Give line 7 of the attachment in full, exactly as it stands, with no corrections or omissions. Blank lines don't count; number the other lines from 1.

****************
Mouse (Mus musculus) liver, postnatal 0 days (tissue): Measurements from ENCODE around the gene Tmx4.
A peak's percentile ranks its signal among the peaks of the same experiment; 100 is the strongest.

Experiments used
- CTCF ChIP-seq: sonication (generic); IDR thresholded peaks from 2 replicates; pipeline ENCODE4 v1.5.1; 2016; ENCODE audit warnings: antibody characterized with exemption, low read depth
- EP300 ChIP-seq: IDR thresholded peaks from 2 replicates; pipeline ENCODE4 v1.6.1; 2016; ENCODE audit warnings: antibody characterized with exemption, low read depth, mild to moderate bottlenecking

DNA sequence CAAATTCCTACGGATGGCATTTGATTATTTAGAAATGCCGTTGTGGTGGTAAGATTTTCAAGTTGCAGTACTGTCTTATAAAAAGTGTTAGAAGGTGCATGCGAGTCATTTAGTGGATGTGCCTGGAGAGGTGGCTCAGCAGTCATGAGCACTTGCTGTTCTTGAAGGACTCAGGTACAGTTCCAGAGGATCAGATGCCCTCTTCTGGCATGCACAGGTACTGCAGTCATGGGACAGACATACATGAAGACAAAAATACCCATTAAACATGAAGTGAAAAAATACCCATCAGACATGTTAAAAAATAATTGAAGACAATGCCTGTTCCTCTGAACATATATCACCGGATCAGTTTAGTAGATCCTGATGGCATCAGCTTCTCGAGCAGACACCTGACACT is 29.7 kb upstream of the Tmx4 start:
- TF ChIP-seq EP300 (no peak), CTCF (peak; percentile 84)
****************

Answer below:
- TF ChIP-seq EP300 (no peak), CTCF (peak; percentile 84)